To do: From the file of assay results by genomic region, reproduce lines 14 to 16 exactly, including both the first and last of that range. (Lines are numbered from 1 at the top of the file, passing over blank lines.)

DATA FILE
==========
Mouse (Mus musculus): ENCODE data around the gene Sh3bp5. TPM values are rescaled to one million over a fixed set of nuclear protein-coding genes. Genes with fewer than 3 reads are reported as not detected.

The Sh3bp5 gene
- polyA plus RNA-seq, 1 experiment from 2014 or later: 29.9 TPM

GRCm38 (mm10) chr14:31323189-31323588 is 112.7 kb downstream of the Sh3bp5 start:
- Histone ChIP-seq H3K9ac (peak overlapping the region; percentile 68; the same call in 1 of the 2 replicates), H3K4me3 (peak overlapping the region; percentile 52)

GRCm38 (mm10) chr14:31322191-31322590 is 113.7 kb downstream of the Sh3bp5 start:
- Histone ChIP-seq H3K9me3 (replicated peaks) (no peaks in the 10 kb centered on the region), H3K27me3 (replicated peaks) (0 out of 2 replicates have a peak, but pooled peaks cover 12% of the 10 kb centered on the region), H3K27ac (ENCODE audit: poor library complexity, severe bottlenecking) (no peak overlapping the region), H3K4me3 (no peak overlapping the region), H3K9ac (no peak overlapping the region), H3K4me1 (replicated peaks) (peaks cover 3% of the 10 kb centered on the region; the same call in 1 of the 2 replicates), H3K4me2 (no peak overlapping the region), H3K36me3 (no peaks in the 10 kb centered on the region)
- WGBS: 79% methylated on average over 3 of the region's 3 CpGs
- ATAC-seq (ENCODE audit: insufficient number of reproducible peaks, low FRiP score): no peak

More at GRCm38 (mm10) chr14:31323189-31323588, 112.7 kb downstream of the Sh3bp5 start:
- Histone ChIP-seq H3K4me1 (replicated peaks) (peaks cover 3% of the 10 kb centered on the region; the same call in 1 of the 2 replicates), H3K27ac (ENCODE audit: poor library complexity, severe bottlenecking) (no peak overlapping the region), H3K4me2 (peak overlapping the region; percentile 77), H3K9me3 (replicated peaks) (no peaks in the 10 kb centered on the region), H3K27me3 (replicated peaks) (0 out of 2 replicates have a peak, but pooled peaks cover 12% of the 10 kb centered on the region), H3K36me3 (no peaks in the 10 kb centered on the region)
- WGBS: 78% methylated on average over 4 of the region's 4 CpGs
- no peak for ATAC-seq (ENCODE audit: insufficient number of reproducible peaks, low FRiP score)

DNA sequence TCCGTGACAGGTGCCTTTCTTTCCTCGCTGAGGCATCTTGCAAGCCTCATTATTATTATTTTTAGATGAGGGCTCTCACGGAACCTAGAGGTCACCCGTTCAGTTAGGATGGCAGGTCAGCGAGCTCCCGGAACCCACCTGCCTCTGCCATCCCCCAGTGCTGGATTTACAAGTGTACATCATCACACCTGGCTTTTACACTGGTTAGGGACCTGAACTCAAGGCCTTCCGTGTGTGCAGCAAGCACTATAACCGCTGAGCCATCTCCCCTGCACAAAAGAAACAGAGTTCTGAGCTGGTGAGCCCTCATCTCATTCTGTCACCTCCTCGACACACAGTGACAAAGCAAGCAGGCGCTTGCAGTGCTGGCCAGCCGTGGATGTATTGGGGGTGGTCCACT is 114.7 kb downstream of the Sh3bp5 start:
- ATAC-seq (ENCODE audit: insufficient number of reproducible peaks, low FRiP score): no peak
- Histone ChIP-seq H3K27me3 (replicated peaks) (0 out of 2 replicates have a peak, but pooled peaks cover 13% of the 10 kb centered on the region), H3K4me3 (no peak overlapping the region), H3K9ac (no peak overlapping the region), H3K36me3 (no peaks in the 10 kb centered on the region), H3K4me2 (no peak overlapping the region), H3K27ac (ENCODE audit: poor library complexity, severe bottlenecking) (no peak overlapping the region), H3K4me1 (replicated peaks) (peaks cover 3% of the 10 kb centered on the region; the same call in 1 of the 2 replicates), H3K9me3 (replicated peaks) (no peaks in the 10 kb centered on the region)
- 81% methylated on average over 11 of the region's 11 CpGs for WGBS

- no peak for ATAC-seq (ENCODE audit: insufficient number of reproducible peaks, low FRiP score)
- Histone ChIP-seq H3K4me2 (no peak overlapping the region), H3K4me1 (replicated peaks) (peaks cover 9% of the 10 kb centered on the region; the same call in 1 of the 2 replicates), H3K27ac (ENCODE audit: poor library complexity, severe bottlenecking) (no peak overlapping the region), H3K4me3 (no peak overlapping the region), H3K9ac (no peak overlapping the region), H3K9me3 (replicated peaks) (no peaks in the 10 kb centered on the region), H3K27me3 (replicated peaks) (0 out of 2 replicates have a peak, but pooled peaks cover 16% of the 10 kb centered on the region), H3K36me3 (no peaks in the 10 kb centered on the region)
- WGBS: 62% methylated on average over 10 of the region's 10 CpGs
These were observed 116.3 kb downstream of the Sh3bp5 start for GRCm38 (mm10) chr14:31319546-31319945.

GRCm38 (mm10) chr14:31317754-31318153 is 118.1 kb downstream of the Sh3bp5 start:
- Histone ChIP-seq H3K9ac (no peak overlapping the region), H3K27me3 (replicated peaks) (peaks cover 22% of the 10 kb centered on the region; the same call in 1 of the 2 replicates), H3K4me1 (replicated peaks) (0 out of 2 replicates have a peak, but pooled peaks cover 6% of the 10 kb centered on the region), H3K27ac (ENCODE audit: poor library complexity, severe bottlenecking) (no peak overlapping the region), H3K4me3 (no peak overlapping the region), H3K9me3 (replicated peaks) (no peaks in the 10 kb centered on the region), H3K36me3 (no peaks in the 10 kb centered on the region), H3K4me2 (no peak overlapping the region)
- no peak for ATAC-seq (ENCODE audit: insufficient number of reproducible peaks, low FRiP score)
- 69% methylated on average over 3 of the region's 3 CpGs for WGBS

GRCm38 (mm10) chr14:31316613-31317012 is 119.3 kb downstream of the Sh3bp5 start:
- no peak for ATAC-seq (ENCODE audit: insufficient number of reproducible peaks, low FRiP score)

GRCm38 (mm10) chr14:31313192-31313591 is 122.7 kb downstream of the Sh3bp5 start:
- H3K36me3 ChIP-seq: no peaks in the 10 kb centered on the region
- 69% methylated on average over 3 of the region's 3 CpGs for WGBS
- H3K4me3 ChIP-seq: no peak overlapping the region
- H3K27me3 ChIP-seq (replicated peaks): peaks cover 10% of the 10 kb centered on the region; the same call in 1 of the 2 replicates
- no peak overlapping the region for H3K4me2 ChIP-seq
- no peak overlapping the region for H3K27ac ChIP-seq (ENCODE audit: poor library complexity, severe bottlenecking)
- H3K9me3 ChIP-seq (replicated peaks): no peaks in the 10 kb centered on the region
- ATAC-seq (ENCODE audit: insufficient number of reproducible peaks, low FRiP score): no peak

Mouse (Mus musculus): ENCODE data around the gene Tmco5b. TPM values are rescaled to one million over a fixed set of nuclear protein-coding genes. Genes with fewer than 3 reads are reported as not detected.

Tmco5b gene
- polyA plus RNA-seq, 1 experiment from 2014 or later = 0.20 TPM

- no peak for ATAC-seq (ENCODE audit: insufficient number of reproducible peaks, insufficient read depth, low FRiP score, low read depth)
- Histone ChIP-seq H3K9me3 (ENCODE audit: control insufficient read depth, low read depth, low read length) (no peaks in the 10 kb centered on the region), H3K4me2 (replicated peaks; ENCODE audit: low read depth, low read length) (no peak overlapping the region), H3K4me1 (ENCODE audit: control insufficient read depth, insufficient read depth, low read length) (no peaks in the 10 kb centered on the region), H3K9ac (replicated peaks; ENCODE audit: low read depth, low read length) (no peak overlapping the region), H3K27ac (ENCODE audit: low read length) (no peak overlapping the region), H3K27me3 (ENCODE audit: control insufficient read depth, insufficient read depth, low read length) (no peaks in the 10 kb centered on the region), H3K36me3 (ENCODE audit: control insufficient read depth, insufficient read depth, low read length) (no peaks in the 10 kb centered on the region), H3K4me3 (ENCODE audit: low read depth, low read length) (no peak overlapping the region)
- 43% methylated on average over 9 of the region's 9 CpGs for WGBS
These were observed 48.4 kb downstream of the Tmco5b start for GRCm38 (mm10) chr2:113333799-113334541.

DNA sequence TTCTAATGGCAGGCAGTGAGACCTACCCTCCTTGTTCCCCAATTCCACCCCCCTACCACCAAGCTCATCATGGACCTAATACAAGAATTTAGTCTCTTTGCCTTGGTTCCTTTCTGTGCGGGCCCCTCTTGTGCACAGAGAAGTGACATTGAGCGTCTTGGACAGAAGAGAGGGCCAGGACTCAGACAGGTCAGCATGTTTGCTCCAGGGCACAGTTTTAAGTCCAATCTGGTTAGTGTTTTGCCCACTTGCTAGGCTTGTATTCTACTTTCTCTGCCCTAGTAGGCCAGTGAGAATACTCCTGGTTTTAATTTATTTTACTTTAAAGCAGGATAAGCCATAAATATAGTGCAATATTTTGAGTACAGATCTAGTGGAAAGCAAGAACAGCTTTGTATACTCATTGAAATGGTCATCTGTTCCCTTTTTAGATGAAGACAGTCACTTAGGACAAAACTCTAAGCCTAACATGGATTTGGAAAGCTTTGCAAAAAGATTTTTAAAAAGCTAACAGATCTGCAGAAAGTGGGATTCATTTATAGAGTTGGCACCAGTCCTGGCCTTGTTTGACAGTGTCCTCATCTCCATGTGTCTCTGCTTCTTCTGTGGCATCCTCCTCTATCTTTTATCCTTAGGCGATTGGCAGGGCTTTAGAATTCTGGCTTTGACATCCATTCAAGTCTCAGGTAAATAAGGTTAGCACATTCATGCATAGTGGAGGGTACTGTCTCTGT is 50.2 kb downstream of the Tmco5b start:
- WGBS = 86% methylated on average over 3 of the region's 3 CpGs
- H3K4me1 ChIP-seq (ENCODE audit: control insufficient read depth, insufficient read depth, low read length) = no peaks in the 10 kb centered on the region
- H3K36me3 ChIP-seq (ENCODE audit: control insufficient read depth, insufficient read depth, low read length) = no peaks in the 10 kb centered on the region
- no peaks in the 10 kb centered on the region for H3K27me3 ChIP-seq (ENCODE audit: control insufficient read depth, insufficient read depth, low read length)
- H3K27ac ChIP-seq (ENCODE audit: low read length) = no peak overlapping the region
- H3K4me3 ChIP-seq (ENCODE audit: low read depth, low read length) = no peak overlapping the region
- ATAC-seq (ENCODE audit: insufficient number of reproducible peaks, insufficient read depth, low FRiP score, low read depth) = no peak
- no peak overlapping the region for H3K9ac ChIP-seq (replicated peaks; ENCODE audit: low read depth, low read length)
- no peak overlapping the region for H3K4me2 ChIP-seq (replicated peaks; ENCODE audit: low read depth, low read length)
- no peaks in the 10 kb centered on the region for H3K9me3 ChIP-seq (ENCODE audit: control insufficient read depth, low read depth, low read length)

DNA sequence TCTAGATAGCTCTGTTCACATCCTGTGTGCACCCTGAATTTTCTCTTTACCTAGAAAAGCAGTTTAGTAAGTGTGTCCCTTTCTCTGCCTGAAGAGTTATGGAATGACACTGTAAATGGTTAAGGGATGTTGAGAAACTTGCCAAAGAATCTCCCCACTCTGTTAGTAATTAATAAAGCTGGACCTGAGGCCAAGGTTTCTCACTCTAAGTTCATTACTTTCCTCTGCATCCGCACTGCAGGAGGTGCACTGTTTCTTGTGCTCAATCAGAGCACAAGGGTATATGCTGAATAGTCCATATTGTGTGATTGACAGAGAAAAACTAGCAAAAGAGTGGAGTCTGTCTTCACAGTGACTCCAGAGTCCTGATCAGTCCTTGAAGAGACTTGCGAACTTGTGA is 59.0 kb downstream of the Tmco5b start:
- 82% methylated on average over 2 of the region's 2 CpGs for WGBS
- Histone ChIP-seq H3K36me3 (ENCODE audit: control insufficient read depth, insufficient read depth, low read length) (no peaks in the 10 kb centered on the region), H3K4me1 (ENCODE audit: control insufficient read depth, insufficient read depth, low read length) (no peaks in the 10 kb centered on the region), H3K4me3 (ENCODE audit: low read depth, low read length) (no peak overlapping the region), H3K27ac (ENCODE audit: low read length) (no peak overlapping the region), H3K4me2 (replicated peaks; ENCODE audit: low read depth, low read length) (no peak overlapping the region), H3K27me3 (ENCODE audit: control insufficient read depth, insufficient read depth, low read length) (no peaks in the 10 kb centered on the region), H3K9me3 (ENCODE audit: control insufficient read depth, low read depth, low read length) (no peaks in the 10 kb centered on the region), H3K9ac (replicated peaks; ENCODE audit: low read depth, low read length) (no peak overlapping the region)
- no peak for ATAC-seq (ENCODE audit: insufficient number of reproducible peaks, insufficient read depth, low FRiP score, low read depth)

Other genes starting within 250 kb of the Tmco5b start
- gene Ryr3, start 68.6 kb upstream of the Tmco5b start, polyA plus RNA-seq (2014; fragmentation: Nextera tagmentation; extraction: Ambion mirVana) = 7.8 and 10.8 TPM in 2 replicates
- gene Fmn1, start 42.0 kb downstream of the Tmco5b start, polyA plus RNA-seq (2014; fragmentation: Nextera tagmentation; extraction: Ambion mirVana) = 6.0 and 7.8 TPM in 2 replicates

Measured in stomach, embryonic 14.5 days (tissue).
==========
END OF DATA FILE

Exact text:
DNA sequence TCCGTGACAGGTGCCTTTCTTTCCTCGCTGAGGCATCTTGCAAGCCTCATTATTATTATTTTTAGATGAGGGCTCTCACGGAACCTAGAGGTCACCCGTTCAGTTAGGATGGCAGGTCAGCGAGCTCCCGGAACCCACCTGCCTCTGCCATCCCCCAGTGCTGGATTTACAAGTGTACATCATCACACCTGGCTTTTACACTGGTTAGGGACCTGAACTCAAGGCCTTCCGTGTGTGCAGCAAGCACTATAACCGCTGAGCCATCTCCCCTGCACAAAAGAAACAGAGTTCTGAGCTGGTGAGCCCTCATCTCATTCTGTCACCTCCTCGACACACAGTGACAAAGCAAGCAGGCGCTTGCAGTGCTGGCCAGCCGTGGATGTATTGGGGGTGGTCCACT is 114.7 kb downstream of the Sh3bp5 start:
- ATAC-seq (ENCODE audit: insufficient number of reproducible peaks, low FRiP score): no peak
- Histone ChIP-seq H3K27me3 (replicated peaks) (0 out of 2 replicates have a peak, but pooled peaks cover 13% of the 10 kb centered on the region), H3K4me3 (no peak overlapping the region), H3K9ac (no peak overlapping the region), H3K36me3 (no peaks in the 10 kb centered on the region), H3K4me2 (no peak overlapping the region), H3K27ac (ENCODE audit: poor library complexity, severe bottlenecking) (no peak overlapping the region), H3K4me1 (replicated peaks) (peaks cover 3% of the 10 kb centered on the region; the same call in 1 of the 2 replicates), H3K9me3 (replicated peaks) (no peaks in the 10 kb centered on the region)